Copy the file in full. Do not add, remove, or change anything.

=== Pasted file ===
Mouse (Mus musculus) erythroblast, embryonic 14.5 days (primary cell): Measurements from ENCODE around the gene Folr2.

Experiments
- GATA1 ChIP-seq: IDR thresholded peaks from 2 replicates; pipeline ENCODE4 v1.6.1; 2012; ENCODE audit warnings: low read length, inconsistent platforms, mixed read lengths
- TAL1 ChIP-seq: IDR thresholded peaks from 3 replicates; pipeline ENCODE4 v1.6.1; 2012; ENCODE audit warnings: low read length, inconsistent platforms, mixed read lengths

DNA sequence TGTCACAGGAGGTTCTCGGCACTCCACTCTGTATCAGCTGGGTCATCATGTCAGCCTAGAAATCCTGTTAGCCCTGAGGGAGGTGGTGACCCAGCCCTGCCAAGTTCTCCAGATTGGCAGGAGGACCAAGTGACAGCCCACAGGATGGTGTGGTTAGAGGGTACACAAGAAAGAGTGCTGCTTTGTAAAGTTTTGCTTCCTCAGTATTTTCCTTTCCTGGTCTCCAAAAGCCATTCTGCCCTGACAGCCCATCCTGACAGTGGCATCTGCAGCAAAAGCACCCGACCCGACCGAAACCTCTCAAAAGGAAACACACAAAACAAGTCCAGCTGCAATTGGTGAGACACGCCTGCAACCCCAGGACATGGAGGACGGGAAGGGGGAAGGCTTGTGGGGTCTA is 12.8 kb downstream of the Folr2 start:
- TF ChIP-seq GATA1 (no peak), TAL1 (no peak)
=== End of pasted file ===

Mouse (Mus musculus) erythroblast, embryonic 14.5 days (primary cell): Measurements from ENCODE around the gene Folr2.

Experiments
- GATA1 ChIP-seq: IDR thresholded peaks from 2 replicates; pipeline ENCODE4 v1.6.1; 2012; ENCODE audit warnings: low read length, inconsistent platforms, mixed read lengths
- TAL1 ChIP-seq: IDR thresholded peaks from 3 replicates; pipeline ENCODE4 v1.6.1; 2012; ENCODE audit warnings: low read length, inconsistent platforms, mixed read lengths

DNA sequence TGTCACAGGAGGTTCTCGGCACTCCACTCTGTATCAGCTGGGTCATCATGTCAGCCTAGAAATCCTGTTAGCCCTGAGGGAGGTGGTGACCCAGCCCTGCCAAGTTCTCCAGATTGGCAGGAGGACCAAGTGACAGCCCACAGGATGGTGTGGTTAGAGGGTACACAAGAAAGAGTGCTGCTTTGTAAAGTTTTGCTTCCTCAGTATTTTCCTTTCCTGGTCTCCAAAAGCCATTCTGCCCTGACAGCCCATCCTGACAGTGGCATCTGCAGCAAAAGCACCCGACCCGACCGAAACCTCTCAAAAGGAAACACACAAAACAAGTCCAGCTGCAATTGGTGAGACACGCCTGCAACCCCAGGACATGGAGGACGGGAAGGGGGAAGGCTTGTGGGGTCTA is 12.8 kb downstream of the Folr2 start:
- TF ChIP-seq GATA1 (no peak), TAL1 (no peak)